Associate City Solicitor, City of Pittsburgh Law Department

I work as an Associate City Solicitor in the City of Pittsburgh Law Department, where I’m in charge of the federal practice group. Representing a municipality is a tremendously rewarding form of public service, and I would urge more law students (and lawyers) to explore the possibilities in the field.

In 2003, when I graduated from YLS with a strong commitment to public service, I was still looking for a way to put that commitment into action. After clerking for a year on the First Circuit, I spent the next ten years in private practice working for a couple of firms in Pittsburgh — at first in the offices of a big global firm, then in a small boutique litigation firm — gaining some good experience in complex litigation and getting to know the excellent legal community here. (I was not from Pittsburgh originally, but moved here after visiting the City in college and falling in love with its proud history and current dynamism.) Then, in early 2014, a new mayor of Pittsburgh took office, and one of his promised reforms included opening up the hiring processes of city government. This made for a nice opportunity for me: I submitted an application cold through a website, interviewed, and was ultimately hired to work primarily on federal civil-rights and discrimination matters.

As I've now seen first-hand, working for a municipality—especially one as diverse and exciting as Pittsburgh—is a fantastic place to practice law. I work in a department of 20 attorneys, with three of us specializing in federal litigation. My job has meant fairly regular opportunity for real trial work, which seems increasingly rare in civil litigation. I also have a love of appellate work and get to regularly brief and argue cases in the state and federal appellate courts. Also I’ve been fortunate to take on interesting cases even if they don’t fall within my area of specialty. So, for example, when a 19th-century time capsule was discovered by a demolition contractor in the ruins of a historic City-owned building, I represented the City in our efforts to get the artifacts transferred to the local Heinz History Center.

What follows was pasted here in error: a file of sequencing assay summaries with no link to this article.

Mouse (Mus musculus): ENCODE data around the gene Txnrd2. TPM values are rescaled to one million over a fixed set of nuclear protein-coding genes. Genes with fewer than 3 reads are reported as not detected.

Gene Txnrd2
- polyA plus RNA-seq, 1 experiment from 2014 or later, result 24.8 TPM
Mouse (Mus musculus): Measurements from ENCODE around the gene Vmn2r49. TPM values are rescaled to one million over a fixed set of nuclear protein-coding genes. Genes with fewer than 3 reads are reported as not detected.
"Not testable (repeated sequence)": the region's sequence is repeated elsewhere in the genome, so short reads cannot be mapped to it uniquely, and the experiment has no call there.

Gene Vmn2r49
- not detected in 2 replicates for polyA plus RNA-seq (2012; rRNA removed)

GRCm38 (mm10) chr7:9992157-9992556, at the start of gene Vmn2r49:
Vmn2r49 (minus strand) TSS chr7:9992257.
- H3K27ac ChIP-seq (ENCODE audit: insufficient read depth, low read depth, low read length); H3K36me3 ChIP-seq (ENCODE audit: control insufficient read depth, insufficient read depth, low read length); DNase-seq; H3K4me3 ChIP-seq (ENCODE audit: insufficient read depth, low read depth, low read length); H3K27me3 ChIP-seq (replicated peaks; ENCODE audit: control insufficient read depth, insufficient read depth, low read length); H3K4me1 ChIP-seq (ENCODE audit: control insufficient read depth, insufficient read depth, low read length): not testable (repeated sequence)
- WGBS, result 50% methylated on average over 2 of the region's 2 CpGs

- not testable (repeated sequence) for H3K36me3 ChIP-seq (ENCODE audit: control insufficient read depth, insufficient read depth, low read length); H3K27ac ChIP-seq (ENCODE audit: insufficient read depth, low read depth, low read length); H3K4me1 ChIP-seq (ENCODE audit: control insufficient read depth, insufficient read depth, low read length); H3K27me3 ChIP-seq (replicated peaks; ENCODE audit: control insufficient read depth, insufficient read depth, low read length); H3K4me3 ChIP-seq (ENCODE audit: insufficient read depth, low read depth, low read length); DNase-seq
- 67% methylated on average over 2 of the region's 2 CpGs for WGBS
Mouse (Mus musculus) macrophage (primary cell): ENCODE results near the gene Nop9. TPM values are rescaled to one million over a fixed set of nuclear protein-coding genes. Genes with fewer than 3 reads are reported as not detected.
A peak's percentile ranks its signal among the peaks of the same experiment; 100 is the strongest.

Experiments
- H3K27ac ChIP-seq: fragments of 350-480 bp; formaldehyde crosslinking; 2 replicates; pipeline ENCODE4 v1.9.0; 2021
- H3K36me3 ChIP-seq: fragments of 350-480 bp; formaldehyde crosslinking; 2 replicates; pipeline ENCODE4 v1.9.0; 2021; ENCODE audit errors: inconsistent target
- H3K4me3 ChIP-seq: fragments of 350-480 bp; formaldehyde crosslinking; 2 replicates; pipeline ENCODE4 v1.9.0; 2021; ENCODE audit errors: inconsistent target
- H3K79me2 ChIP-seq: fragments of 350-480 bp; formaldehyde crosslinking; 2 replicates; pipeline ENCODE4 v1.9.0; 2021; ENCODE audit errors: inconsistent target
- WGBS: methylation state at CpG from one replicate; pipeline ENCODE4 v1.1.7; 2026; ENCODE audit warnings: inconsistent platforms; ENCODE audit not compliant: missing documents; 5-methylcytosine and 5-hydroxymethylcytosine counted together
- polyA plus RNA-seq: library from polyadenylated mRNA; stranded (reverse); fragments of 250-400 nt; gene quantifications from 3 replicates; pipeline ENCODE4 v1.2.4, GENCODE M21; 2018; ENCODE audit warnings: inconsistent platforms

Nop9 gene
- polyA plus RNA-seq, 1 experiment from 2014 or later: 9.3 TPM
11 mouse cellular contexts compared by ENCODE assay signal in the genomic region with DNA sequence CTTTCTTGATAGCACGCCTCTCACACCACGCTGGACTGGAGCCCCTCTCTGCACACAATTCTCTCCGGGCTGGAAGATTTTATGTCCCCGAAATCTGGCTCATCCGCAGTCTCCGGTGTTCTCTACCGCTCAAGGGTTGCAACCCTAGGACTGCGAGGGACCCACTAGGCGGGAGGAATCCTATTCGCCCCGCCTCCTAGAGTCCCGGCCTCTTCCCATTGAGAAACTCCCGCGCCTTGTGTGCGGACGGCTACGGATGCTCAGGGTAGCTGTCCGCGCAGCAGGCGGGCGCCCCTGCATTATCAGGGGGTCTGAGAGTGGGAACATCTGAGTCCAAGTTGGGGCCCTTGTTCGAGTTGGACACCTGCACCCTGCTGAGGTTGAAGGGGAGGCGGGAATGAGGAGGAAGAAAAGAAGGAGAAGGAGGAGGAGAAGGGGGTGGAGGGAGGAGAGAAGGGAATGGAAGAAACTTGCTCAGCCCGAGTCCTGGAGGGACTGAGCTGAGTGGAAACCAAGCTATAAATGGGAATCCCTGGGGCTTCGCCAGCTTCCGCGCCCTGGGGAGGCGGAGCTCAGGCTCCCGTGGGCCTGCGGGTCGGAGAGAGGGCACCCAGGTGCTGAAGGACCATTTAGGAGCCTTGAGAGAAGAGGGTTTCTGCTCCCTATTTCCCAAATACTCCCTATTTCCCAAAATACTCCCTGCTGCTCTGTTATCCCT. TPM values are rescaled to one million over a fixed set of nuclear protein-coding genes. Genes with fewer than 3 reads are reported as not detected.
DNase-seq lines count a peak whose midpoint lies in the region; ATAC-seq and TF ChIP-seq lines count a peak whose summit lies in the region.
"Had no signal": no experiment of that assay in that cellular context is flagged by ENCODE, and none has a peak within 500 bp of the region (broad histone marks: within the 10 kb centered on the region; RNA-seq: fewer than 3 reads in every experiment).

Of course, there are challenges. Working cases largely on my own is gratifying, since it lets me be my own boss for the most part, but of course, from time to time, I miss having a larger team of colleagues for support. And while Pittsburgh is climbing back from its status as a financially distressed municipality, that can still be reflected somewhat in salary levels. (Pittsburgh’s cost of living is relatively low for a city of its size and quality.)

Still, overall, this has been the most fulfilling legal work I’ve done since my clerkship, and I would love to see more YLS grads in this kind of practice.